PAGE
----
Transition Online: Europe’s Escape Routes
Russia's threat in early August to nearly halve the amount of gas it exports to Belarus over unpaid bills must have brought back bad memories for many in Europe.
Memories, for instance, of earlier this year, when Russia cut off the gas that flowed through its Druzhba pipeline to Belarus in a dispute over price hikes and tariffs. At that time, a wave of disruption surged down the supply chain.
Within days, the Czech Republic and Slovakia (who rely on Russia for around 65 percent of their natural gas) saw their shipments halved. Poland and Germany began tapping reserves, and other countries looked to increase imports from other suppliers like Norway.
It was not the first time a row between Russia and one of its neighbors had held some of Europe's energy supply hostage. A similar drama had played out at the beginning of 2006 with Ukraine.
These moves signaled a new reality for the European Union: Russia leveraging its energy dominance, not afraid to wield its power in localized disputes to get its way. The blows exchanged in those fights were felt throughout the EU, and for the world's largest importer of energy - one that relies on Russia for a huge amount of gas and oil - it was a wake-up call to just how vulnerable it was if Russia wanted to press its interests beyond its immediate neighbors.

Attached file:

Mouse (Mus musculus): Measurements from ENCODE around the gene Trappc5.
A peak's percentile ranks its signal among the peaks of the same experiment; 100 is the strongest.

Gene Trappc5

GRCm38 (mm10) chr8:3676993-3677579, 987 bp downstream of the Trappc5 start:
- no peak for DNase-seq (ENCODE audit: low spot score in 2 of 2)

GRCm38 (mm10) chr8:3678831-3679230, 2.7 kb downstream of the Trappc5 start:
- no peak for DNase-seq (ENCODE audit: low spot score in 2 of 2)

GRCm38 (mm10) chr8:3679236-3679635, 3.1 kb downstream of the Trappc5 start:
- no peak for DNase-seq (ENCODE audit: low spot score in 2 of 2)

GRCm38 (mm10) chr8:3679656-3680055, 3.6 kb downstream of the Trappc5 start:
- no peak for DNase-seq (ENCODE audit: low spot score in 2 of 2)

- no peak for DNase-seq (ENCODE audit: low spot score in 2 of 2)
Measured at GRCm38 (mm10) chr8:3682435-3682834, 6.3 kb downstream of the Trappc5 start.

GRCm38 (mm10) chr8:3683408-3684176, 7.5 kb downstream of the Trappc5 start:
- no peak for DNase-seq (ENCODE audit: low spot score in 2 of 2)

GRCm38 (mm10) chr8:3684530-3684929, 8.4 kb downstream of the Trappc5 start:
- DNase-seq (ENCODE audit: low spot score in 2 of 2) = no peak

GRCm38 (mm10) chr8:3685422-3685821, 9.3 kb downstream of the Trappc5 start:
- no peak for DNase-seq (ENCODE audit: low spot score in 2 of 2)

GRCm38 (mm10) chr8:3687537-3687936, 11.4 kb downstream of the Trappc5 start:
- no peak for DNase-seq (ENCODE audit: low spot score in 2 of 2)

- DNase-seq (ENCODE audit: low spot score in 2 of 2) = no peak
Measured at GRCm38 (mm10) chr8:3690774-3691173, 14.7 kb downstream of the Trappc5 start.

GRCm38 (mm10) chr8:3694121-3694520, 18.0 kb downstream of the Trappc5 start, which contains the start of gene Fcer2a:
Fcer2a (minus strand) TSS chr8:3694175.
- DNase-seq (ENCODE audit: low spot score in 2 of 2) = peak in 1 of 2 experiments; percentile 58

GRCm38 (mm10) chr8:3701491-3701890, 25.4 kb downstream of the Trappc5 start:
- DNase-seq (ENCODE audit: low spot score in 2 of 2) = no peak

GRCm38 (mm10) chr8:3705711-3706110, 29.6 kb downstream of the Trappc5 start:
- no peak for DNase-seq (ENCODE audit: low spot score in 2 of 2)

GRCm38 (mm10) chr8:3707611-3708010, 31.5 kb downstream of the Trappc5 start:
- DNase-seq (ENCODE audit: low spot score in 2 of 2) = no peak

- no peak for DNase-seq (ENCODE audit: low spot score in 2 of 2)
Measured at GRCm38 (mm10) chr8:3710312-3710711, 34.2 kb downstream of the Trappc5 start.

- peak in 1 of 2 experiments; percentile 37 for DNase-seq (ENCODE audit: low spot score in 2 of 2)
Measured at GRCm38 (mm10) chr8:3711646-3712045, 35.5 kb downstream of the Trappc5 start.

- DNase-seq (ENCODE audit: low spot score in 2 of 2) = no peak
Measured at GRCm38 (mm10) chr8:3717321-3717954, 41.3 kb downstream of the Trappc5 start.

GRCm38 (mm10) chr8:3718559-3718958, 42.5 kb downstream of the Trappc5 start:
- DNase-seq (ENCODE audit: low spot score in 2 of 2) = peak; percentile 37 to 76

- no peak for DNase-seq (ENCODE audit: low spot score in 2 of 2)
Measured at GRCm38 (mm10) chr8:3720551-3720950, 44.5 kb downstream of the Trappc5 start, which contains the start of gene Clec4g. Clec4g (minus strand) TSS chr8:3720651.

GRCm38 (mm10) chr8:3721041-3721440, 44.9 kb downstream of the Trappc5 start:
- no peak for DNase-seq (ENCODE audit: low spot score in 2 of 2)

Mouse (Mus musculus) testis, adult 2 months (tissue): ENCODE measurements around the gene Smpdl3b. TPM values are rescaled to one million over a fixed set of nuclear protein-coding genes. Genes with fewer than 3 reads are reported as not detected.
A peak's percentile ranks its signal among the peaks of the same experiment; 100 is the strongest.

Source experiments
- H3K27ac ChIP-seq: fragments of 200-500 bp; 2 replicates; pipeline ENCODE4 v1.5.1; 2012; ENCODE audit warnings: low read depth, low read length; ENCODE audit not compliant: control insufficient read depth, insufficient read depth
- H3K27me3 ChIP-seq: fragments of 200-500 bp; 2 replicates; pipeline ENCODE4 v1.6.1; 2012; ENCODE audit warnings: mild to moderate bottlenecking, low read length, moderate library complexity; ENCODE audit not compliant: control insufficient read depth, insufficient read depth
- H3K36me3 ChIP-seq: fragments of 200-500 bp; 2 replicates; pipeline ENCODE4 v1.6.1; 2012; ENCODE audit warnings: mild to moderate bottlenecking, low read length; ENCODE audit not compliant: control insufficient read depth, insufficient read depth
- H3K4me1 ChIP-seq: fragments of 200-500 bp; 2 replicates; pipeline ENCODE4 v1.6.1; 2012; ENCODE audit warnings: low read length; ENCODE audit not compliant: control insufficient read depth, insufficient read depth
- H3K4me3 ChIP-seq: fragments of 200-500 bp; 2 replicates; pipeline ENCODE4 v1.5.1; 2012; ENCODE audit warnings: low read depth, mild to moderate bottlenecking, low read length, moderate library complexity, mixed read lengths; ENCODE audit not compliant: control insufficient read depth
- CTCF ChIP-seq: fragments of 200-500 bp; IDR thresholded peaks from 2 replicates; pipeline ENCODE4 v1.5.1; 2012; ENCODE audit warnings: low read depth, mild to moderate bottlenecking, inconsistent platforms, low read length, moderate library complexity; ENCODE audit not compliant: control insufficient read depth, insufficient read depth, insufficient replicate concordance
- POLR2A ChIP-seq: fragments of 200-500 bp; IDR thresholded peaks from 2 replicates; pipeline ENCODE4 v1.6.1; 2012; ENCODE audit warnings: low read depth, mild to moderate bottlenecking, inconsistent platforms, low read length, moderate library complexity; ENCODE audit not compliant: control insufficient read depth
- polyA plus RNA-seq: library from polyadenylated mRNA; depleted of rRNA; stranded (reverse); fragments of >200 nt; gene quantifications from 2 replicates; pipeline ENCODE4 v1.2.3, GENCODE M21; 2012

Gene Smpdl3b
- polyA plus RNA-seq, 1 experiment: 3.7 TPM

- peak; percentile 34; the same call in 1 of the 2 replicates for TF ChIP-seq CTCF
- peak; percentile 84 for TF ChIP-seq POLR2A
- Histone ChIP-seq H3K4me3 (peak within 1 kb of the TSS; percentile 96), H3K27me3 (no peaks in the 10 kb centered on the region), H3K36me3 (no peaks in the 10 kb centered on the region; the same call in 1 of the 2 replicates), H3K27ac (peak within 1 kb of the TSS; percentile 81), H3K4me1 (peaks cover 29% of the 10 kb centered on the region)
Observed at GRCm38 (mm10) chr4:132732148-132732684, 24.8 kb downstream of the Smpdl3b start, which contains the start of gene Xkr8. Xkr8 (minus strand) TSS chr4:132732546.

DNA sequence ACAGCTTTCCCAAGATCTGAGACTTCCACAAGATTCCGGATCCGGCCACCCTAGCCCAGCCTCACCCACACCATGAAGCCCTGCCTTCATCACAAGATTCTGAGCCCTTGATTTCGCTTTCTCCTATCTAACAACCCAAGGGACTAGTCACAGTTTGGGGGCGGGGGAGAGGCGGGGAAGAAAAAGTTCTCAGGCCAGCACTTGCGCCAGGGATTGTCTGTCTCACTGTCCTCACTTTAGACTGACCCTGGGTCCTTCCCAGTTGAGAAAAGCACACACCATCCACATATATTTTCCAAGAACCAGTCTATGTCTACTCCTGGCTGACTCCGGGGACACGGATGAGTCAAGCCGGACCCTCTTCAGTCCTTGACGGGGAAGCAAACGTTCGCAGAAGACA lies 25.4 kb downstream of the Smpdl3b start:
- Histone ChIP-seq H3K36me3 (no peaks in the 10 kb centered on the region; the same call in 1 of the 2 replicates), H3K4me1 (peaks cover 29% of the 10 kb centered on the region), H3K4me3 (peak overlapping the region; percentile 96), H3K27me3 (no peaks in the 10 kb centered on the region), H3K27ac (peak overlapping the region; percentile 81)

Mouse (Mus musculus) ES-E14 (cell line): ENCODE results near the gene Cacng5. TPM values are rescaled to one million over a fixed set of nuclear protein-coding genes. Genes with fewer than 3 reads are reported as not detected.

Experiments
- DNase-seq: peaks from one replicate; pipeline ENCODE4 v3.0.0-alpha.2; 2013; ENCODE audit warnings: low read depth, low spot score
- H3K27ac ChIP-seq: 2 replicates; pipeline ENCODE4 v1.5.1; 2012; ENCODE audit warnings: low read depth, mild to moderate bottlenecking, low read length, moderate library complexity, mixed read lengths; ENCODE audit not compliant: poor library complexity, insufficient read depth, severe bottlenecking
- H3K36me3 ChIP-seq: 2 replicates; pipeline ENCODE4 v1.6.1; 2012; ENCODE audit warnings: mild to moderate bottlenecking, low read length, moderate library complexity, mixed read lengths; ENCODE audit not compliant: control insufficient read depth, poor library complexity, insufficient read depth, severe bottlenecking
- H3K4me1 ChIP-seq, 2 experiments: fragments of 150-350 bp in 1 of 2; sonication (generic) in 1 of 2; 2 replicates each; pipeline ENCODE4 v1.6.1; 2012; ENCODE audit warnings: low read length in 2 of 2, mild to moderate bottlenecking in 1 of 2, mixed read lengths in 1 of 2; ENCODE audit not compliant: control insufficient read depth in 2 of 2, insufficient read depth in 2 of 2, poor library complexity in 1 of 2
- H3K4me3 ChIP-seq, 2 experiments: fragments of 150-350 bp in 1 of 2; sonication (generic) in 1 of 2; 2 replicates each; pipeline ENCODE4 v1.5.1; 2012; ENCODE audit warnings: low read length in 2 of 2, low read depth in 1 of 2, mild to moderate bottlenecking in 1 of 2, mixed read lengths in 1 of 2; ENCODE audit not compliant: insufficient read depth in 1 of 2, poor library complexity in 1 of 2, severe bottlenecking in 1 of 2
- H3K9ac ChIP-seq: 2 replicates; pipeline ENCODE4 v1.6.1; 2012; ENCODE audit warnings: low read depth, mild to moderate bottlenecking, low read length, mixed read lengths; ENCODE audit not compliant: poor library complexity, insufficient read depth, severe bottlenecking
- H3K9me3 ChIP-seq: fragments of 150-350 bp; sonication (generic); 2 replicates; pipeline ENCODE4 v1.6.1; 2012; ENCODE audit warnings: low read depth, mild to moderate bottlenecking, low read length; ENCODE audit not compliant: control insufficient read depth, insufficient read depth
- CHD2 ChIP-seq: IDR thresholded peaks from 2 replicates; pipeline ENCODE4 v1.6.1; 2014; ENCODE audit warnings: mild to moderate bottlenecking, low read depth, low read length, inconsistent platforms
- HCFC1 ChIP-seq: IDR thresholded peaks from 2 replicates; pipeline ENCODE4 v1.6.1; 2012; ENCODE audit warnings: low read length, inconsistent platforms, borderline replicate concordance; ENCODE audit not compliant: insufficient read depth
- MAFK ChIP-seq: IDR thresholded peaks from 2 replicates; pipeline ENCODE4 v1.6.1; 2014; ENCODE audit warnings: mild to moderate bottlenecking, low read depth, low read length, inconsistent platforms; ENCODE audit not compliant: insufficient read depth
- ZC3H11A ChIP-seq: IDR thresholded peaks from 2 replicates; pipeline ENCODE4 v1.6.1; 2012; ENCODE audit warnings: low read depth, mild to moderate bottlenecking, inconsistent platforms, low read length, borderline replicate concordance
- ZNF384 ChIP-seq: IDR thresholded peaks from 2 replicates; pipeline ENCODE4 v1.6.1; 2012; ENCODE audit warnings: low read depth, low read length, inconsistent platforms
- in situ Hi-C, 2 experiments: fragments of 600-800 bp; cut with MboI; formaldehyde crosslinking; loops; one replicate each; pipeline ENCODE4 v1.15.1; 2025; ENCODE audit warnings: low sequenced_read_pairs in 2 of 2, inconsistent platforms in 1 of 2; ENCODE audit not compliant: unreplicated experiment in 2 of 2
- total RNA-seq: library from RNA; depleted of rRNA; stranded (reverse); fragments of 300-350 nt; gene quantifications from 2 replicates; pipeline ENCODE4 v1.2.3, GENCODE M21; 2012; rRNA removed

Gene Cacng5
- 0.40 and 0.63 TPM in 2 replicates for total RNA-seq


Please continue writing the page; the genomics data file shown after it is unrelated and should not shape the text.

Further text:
Which helps to explain the EU's push in the past 18 months to back a series of pipeline projects, largely in the south of Europe, that aim to diversify the delivery routes for energy supplies - either by circumventing Russia's vulnerable neighbors or avoiding the energy giant altogether.
"You are seeing an attempt to enhance security by making any single supplier less important to the overall picture," said Andrй Plourde, president of the International Association for Energy Economics. "If one supplier decides it is not interested in playing by the rules anymore, the impact would be smaller if you have alternatives [in sources or delivery routes] than it might otherwise be."
Not surprisingly, Russia has been resistant to EU efforts to diversify its energy supply and has not hidden efforts to undermine it: The union's most touted project, the Nabucco gas pipeline from Central Asia, received a significant blow in May, when Russian President Vladimir Putin traveled to Central Asia himself and closed deals with Turkmenistan and Kazakhstan to build a natural gas pipeline to tap the region of much of its gas and sell it back to Europe at a huge markup.
"Russia needs security of demand, that those who are on the other end of their pipelines will definitely buy their gas," said Friedemann Mueller, an energy expert at the German Institute for International and Security Affairs in Berlin. "This is a power game and Putin is showing every day that he is in a powerful position, and we have to adjust to this new balance."
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